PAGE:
If he’s selling, I’m not buying. This was an excellent plan with last year’s public offer of Glencore shares. Dazzled by the fees and muzzled by the conflicts of interest, very few mining analysts were in a position to say what they thought. The result was a high pressure sales pitch, a willing suspension of disbelief among investors, and a 530p launch price that’s never been reached since.

So what about the converse – if he’s buying, should I be selling? Ivan Glasenberg, the architect of today’s Glencore, clearly yearns to merge. It’s not yet a year since the botched flotation, but so keen is he that he’s yielded the posts of chairman, chief executive and finance director to Xtrata as the price of agreement. This is either a demonstration of what a warm-hearted, selfless individual he really is, or a tacit admission that Glencore’s years of making killings from commodity trading are coming to an end.

There can be few people in the world who know more about this subject than he does. He understands that profits can be highly variable, and that successful trading demands a combination of nerve, timing, and ruthlessness. These are not qualities generally found in warm-hearted, selfless individuals. Glasenberg can see that Glencore needs Xstrata, a business which owns some of the world’s finest mines. He has the perfect platform to bid, in the shape of Glencore’s 34% stake in Xstrata, but the decision to put the two companies together using a tax-saving scheme of arrangement may be a strategic blunder.

In contrast to a straight takeover offer, a scheme can force a dissident minority into acceptance. But the first hurdle is much higher; 75% of voting shareholders must be in favour, and Glencore cannot vote its own shares. This arithmetic allows holders of 16.5% of Xtrata shares to block the deal. Since not all shareholders will vote, the threshold is probably less than 15%. As with the flotation, most of the best analysts are muzzled (the fees could total $100 million) but the awkward squad, in the shape of fund managers from Standard Life, Schroders and Royal London are objecting strongly. Brokers Exane reckon that 3.6 Glencore shares for every Xstrata is a fairer price than the 2.8 times agreed by the prospective chairman, chief executive and finance director of New GlenX.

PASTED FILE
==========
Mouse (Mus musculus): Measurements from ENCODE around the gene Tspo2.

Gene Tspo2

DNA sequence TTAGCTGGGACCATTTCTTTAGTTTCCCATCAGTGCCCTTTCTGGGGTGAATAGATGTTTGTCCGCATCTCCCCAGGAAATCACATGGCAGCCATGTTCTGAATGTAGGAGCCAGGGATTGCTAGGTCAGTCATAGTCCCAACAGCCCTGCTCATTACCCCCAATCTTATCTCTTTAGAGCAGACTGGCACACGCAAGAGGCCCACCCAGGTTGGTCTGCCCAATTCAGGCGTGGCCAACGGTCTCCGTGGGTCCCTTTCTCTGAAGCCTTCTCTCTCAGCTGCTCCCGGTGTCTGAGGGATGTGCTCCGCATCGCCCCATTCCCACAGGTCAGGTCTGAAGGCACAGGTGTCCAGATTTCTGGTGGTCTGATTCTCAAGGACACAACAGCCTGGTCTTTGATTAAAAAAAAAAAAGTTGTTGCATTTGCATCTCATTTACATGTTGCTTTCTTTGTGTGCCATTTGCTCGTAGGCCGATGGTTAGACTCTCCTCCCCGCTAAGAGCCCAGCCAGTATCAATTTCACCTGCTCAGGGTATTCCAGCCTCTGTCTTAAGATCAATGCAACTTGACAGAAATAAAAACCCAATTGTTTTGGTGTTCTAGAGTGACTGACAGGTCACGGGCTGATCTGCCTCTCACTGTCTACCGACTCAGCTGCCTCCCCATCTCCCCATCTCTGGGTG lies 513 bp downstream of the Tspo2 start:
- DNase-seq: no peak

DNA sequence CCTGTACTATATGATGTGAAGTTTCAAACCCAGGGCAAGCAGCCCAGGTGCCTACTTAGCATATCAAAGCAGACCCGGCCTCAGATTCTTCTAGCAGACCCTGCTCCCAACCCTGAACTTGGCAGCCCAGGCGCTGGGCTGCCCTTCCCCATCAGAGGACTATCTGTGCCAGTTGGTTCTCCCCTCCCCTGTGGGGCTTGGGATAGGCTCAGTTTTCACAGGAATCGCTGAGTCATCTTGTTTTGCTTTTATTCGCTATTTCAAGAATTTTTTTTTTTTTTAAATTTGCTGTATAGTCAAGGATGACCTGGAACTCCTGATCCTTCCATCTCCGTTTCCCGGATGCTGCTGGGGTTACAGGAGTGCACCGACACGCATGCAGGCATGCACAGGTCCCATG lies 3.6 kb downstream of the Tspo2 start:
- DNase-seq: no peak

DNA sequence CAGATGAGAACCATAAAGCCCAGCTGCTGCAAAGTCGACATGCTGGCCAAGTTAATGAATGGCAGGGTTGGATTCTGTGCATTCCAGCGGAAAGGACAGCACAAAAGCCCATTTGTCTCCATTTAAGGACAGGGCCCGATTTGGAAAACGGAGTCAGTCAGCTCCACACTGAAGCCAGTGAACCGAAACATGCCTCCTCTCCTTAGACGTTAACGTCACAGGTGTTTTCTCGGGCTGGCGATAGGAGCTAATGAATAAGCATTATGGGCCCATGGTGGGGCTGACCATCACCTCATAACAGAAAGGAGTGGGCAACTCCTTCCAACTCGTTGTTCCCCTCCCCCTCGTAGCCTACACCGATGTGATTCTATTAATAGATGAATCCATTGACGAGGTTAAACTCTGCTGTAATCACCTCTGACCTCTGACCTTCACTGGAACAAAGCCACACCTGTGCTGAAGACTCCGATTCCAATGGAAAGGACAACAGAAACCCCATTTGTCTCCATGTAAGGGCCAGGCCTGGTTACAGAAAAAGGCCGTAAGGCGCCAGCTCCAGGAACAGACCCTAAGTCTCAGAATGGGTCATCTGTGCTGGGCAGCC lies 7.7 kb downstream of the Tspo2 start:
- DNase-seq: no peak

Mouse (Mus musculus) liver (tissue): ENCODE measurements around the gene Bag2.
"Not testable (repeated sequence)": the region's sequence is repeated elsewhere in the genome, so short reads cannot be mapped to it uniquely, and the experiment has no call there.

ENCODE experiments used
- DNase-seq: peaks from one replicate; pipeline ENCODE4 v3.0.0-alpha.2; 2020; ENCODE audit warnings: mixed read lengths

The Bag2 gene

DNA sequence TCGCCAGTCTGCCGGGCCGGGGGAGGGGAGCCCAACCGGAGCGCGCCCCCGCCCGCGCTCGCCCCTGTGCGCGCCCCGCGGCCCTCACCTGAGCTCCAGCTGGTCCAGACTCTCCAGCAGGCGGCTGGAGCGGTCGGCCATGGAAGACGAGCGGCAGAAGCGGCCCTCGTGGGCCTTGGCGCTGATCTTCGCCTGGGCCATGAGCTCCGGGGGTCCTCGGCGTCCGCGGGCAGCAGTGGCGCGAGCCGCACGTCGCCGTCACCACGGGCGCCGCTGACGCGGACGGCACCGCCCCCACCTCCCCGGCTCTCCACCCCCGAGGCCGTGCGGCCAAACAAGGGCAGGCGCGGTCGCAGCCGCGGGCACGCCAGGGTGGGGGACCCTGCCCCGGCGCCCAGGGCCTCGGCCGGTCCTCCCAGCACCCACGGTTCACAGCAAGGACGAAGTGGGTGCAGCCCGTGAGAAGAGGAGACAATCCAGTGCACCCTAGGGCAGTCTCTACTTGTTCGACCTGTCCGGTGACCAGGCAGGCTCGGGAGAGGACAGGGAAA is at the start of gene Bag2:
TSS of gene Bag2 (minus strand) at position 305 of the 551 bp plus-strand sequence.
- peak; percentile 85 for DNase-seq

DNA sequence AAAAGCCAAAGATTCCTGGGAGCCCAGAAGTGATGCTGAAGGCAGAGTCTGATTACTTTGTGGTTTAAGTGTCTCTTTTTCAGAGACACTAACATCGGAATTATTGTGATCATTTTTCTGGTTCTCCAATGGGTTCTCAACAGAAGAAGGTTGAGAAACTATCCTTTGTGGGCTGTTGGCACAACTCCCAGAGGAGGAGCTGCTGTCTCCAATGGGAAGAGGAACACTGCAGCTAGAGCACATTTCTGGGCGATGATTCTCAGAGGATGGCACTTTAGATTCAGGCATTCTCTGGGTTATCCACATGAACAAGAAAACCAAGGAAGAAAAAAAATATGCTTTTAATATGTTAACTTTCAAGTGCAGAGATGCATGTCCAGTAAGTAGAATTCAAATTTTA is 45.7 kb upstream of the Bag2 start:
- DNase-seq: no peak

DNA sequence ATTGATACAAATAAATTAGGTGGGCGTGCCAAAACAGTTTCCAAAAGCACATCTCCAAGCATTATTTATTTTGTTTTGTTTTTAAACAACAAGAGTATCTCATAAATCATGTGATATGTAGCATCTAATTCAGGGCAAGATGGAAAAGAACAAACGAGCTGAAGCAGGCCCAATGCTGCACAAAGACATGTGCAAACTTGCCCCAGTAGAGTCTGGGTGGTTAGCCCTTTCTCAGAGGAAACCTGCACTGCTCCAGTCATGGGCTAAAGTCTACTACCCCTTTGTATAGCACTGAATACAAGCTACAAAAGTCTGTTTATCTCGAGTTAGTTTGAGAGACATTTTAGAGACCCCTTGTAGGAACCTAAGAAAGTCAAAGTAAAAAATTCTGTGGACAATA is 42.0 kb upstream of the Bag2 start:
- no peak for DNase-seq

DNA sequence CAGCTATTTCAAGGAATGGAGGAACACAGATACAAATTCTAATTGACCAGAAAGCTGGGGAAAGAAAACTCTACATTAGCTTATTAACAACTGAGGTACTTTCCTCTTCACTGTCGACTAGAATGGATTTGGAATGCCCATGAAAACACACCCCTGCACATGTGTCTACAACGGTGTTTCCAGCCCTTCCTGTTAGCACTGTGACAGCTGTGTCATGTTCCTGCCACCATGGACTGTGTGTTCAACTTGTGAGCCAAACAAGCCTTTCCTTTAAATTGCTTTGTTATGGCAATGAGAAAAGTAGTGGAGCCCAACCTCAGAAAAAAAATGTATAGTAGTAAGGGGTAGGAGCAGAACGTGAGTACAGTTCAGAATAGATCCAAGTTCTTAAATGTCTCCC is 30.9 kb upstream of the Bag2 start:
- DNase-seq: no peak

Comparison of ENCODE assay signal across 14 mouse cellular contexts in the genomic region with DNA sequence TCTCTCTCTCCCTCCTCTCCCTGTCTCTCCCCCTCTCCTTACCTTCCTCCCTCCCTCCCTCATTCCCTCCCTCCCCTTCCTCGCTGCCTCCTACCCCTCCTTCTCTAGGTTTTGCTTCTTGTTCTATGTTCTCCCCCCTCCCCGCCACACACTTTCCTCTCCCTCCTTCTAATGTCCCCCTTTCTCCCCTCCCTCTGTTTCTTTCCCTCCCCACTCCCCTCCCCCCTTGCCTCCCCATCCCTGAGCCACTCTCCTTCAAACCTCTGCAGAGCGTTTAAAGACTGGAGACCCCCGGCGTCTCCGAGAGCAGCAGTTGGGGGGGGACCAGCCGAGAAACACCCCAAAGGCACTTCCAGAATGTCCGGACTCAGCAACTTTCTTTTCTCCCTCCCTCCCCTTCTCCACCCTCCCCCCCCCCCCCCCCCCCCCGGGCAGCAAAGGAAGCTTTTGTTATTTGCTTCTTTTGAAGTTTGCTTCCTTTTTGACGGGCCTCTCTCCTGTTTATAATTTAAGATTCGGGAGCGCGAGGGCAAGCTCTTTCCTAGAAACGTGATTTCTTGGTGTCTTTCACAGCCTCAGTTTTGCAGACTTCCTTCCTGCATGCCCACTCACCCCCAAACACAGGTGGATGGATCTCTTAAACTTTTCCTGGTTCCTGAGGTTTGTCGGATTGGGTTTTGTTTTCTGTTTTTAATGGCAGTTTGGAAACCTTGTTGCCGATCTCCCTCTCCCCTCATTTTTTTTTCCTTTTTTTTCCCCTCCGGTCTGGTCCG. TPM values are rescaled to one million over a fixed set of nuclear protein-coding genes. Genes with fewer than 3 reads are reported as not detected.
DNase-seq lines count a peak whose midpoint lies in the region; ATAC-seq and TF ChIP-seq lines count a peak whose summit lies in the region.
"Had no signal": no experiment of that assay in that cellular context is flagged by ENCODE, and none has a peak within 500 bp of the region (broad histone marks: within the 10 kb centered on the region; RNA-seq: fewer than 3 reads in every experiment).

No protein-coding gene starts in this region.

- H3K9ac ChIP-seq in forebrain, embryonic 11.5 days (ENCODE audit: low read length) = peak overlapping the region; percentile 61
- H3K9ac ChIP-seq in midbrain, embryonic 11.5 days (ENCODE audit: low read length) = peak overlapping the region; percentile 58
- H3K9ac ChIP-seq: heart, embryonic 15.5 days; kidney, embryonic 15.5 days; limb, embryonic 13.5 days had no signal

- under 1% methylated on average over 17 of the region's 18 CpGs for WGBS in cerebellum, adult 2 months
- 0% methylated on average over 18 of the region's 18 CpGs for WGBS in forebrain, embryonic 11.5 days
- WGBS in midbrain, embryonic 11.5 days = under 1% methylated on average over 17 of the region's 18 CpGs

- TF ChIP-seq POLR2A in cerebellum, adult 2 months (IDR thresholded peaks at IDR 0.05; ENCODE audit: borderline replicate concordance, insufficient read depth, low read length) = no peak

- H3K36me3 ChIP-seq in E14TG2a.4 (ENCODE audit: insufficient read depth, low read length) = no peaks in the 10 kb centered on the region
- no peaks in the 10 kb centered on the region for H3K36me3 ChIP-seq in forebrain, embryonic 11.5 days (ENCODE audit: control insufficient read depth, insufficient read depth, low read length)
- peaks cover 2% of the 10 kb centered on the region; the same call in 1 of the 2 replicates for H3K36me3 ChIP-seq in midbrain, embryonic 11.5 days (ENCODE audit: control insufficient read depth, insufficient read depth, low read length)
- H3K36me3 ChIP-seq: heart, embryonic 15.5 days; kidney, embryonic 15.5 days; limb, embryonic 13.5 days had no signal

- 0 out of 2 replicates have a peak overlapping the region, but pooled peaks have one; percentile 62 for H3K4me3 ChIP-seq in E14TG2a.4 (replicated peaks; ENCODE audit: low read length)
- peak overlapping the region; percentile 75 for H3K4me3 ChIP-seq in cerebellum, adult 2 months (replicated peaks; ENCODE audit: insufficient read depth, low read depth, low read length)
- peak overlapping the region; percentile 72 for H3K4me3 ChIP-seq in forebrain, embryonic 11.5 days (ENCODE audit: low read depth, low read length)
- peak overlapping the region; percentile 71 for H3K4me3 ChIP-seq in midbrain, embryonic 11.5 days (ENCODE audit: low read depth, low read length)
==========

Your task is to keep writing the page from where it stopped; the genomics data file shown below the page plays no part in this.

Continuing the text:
It’s fine PR to label the deal as a merger of equals (or a merger of egos, as it was immediately dubbed) but there’s a world of difference between trading minerals and mining them. Even Glencore’s own mines may not match up to Xstrata’s world-class collection. A Morningstar analysis notes that many are in countries where the law is, ahem, flexible, as First Quantum found out with its mine in the Congo.

It’s easy to see a pattern in Glasenberg’s strategy. Glencore had been famously private. Then in the panic of late 2008 its CDS spread ballooned out and rose to “going bust” levels. Should a trading company’s credit lines be pulled, or even repriced against it, the effects would be catastrophic. Even if it could continue to trade, its margins would be wiped out. To a seasoned operator, this must have seemed like the edge of the abyss. A year and a half later, Glasenberg took the first step towards glasnost and long-term stability, with the issue of a curious bond, convertible into a stock in an almost unknown business.

It was an admission that the old game was over, and that flotation was inevitable. Now comes a deal which would put a solid base under the group, transforming a trading company into one of the world’s biggest miners. If Glasenberg ever wanted to realise his fortune, far better to have shares in such a business, than in one dependent on the wit and nerve of a few skilled traders.

There are shades, here, of the path trodden by Goldman Sachs, from private partnership to public bank. The journey changed Goldman utterly, as the executives disengaged from the risk while keeping the rewards. It’s hard to argue with the adage quoted in the FT: “The joke in trading circles has been that Xstrata’s name, a consultancy’s invention combining extraction and strata, actually stood for Glencore’s exit strategy.”